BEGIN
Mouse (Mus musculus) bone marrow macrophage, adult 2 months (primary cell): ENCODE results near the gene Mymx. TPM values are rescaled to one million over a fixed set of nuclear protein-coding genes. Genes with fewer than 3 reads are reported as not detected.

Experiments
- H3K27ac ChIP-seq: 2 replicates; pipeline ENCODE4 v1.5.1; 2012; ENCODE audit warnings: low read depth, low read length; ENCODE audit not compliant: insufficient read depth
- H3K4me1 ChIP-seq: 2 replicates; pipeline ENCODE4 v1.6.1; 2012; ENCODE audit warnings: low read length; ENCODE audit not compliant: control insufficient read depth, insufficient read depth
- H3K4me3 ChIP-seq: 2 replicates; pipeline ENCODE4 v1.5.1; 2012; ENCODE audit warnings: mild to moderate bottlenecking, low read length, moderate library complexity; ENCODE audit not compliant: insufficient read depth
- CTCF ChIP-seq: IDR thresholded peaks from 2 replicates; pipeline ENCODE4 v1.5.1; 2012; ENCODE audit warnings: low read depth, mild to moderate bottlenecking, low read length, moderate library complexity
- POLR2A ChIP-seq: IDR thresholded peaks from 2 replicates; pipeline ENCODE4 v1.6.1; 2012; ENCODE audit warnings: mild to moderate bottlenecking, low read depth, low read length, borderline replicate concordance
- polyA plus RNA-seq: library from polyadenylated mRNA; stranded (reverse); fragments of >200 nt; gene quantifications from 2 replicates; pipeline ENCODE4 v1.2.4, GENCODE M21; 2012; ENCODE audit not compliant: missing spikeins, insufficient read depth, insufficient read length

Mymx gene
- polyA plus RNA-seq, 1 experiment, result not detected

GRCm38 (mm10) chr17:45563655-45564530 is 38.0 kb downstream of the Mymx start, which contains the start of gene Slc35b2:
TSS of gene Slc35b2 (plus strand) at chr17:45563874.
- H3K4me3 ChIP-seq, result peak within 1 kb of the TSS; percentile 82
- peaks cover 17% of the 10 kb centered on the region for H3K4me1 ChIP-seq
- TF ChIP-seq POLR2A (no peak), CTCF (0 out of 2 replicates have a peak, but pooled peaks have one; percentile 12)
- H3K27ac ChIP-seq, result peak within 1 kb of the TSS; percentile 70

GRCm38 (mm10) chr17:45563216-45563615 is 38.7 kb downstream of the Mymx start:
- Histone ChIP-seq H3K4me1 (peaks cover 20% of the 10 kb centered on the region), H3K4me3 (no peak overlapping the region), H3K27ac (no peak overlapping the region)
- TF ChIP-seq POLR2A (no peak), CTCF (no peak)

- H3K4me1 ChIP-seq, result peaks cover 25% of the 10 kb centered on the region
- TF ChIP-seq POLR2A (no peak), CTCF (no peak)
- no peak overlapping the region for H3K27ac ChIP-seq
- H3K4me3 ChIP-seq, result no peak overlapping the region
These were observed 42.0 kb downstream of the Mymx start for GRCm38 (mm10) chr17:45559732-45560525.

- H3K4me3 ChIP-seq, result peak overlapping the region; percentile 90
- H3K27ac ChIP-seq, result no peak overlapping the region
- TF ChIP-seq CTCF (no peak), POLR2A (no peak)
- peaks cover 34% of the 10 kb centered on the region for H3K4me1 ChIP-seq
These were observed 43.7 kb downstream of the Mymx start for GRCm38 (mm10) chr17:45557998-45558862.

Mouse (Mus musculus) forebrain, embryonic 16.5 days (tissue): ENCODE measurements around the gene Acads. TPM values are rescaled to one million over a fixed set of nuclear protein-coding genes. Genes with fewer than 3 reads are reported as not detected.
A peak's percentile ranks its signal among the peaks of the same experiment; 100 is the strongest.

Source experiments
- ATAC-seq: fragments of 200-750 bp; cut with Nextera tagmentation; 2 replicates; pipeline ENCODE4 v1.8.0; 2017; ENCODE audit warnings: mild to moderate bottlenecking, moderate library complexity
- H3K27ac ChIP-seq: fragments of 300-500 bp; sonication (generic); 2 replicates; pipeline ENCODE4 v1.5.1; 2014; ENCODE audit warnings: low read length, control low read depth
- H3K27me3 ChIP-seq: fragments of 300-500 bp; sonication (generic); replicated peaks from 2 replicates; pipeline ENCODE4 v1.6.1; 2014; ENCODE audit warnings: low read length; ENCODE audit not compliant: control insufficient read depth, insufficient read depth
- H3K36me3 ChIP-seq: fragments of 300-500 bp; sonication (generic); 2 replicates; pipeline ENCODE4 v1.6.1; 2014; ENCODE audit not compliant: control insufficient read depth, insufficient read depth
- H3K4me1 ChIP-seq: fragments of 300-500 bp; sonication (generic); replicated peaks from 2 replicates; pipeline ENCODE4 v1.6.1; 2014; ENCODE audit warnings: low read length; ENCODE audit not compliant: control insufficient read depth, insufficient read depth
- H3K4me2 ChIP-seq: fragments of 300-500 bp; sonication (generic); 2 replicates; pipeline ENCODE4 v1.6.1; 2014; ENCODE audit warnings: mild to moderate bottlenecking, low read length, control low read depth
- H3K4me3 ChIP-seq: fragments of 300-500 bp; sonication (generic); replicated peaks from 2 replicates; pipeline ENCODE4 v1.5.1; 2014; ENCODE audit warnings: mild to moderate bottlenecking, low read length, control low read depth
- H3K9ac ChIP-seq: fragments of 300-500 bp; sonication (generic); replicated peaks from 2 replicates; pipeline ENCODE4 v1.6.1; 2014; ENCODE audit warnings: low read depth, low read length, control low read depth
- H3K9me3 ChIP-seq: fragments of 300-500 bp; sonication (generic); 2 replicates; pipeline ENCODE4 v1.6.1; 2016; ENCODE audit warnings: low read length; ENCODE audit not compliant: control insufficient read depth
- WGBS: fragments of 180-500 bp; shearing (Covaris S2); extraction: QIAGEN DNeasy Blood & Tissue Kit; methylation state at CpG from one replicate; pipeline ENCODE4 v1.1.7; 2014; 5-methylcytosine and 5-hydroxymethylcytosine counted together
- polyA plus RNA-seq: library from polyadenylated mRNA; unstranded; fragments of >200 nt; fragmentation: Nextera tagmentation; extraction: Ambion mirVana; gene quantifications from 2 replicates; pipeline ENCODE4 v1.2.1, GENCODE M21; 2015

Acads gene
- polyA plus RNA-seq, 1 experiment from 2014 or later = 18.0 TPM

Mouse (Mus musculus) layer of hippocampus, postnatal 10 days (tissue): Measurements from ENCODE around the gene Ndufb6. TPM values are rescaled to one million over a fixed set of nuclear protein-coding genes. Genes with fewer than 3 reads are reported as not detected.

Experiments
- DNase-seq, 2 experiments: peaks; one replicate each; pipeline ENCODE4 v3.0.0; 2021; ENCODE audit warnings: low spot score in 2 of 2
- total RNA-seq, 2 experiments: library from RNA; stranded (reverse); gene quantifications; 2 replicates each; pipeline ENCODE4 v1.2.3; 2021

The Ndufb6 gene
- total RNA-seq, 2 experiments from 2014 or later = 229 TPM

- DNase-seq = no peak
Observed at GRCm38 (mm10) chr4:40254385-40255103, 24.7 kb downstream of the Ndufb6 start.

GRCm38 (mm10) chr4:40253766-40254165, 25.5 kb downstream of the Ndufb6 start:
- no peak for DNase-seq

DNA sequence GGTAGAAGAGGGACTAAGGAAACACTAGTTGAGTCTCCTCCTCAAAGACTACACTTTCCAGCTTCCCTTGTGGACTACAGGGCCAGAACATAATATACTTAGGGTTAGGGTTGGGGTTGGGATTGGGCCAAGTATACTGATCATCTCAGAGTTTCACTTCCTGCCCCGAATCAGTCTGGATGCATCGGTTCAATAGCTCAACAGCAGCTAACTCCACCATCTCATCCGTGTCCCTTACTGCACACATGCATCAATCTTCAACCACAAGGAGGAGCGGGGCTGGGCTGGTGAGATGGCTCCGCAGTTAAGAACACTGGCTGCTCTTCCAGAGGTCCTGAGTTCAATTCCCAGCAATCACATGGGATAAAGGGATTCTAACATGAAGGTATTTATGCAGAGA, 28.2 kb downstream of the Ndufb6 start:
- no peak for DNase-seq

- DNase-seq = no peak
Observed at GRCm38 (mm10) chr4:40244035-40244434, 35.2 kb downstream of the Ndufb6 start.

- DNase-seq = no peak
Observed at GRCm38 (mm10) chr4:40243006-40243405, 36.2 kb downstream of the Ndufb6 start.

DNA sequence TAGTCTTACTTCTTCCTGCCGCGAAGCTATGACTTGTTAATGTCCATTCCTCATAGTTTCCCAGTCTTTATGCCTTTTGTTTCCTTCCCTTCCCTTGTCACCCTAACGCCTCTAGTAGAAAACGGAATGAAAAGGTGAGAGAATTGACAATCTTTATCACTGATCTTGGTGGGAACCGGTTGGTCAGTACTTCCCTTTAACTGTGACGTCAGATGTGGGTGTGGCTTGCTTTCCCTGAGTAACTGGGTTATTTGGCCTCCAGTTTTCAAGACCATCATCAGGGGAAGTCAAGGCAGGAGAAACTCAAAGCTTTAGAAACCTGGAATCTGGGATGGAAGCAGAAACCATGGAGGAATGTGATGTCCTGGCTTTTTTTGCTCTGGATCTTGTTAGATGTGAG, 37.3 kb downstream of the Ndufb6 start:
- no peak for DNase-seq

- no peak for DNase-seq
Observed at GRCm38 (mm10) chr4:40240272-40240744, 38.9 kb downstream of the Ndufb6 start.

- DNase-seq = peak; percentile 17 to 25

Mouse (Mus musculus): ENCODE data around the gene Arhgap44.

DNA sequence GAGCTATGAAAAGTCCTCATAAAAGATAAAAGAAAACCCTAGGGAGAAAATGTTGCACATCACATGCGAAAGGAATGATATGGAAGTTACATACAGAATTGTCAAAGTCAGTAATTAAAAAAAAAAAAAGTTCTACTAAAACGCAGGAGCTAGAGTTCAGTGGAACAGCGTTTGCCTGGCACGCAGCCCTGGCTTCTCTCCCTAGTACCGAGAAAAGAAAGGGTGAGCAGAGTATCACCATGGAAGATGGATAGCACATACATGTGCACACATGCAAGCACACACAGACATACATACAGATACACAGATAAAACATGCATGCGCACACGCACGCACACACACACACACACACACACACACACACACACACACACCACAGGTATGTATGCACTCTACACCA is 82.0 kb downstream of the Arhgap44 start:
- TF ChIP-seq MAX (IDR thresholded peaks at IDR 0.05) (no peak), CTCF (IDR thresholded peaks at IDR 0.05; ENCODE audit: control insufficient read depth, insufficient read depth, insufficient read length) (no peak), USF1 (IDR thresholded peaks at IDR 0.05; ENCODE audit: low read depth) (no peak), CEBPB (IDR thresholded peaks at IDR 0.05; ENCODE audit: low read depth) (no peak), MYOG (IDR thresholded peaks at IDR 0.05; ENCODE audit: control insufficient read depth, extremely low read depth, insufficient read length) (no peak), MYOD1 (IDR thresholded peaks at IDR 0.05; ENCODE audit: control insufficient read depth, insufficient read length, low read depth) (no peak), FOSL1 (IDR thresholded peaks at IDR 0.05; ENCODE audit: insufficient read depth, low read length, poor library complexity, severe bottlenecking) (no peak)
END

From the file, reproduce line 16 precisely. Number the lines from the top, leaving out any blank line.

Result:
- H3K27ac ChIP-seq, result peak within 1 kb of the TSS; percentile 70